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How long would it take to walk from Bayadun of the Delhi Sultanate to any place in China where they would set off sky lanterns*? What would be the most probable thing to cause danger to someone on the voyage, not counting mountains?

* Flying candles/lanterns are an ancient Chinese tradition where candles are set inside of paper balloons, then lit, causing the paper balloon to lift off and behave like a small hot air balloon

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  • $\begingroup$ You can probably pinpoint the location in China yourself by doing some historical research about the use of sky candles. That would make this a better answerable question, since China is laaaaaarge. $\endgroup$ – user3106 Oct 28 '15 at 8:13
  • $\begingroup$ This would be during the reign of Kublai Khan? It kind of makes a difference if all of China and Central Asia is unified under Mongol rule. Less brigands for sure. Also makes a difference if there is still a major war going on. $\endgroup$ – Ville Niemi Oct 28 '15 at 11:18
  • $\begingroup$ @VilleNiemi Would there be an inordinate amount of fighting around 1328? $\endgroup$ – Jetscooters Oct 28 '15 at 11:21
  • $\begingroup$ That is 14th century, isn't it? en.wikipedia.org/wiki/14th_century $\endgroup$ – Ville Niemi Oct 28 '15 at 11:28
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    $\begingroup$ Hire Marco Polo $\endgroup$ – jean Oct 28 '15 at 12:21
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The answer is "it depends".

The intrepid traveller is going to be traversing some of the most rugged terrain on earth, passing through modern day Afghanistan and the Himalayan mountains. Since maps as we know them are very rare, and generally inaccurate, he will have a difficult time finding the passes that lead through the mountains, and if he does find the pass, could end up heading into the Gobi Desert or some similarly inhospitable terrain.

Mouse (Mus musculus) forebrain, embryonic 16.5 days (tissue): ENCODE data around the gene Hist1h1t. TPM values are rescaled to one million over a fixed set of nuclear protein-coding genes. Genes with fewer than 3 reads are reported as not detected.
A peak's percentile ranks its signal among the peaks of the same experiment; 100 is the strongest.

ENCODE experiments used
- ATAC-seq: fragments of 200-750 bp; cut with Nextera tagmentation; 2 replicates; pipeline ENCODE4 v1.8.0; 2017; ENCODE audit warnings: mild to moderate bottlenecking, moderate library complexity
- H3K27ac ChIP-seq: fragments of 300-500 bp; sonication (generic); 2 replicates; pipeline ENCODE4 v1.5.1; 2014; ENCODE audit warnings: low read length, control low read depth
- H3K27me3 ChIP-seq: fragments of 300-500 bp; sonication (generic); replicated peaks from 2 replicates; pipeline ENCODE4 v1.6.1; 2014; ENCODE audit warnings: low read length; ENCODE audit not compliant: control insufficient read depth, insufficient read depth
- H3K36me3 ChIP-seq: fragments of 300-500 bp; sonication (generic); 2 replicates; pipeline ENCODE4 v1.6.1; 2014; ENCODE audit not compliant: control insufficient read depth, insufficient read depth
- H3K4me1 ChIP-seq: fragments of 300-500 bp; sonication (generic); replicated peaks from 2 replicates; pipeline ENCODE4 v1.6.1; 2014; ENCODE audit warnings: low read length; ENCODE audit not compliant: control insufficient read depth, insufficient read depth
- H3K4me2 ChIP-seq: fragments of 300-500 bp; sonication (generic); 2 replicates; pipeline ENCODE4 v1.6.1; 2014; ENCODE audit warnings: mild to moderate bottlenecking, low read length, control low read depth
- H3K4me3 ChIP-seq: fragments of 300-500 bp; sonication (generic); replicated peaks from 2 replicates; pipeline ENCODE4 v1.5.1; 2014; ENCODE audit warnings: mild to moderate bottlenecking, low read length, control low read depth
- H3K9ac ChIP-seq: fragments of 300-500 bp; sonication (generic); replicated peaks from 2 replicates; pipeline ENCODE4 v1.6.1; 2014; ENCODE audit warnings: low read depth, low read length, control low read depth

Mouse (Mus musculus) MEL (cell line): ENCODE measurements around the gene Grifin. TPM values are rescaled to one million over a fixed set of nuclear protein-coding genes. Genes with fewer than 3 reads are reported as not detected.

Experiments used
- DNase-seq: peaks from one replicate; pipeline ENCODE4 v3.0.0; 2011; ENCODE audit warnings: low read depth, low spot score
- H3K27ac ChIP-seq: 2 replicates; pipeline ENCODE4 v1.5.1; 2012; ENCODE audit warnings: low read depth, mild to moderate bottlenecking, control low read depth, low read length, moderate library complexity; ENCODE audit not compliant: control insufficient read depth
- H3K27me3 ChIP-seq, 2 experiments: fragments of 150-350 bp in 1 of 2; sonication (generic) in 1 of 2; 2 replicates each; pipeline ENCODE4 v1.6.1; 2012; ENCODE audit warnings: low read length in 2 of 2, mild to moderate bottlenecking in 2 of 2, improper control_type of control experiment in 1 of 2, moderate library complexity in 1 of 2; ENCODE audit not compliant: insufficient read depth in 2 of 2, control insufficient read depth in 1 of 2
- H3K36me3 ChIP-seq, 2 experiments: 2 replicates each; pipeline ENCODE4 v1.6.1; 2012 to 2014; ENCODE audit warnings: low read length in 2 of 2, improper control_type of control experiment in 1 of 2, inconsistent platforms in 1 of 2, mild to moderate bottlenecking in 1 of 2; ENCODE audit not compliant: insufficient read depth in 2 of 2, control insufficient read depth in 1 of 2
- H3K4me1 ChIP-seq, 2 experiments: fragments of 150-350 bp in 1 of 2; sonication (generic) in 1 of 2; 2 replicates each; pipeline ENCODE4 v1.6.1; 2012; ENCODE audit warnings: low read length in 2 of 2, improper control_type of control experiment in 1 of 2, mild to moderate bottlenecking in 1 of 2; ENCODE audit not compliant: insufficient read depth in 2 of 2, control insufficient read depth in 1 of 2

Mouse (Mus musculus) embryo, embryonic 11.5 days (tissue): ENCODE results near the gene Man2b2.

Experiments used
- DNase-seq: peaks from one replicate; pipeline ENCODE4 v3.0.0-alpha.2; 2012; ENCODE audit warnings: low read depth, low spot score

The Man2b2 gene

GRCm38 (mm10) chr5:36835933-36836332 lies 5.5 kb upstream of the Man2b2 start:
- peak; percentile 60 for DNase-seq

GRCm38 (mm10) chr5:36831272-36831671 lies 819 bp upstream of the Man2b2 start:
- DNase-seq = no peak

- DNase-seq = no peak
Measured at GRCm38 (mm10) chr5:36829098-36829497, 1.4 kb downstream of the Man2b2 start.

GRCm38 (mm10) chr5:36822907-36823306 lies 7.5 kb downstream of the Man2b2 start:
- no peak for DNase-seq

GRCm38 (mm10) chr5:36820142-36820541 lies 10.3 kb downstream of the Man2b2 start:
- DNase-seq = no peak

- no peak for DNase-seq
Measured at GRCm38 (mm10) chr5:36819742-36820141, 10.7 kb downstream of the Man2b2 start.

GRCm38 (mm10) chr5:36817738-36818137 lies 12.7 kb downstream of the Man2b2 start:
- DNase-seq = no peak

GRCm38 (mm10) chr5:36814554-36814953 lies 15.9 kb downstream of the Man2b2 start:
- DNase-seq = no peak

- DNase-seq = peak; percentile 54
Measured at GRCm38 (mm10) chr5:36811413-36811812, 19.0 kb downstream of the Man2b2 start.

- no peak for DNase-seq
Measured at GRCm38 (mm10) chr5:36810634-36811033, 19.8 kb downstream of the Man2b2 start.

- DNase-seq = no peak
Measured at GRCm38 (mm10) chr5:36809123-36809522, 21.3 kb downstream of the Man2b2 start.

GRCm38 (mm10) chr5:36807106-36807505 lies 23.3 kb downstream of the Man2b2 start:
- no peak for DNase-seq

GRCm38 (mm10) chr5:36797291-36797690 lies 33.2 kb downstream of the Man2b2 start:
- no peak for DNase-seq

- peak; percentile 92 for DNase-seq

Outside of the physical dangers, there are also hostile tribes to navigate past, language barriers and the usual bands of brigands and robbers out for a bit of sport at the expense of the traveller. As well, without skill or the knowledge of the various languages, he will have a tough time getting food, water, shelter either by asking for help or being able to trade with people.

Now this actually brings us to the answer: our intrepid traveller can get there by hooking up with one of the offshoots of the "Silk Road" that passed through central Asia from China to the Middle East. People had been sending caravans through these routes for centuries, but we are talking about large expeditions with ample supplies, pack animals, guards, trade goods and contacts with local potentates, warlords and priests to smooth the waters and get guides to show the way to the next way point. IF he has some sort of skill the Silk Road traders can use, or can pay for passage, then he doesn't have to walk at all.

While the Silk Road stretches over 6000km, the distance you are talking about is roughly half that, so a well organized expedition which is not making prolonged stops during their travels to trade, and isn't waylaid by bandits ( a real issue in the time period you are talking about, this is near the end of the time of Silk Road as a major trade route) should be about 75 days (assuming a mounted party can average @ 40 km a day). Obviously there will be periods where the convoy will be going far slower, but also once they reach China and the ground is relatively flat and they can move on well maintained and patrolled roads, then the pace will be much faster.

Bring a copy of the Lonely Planet guidebook and enjoy the trip.

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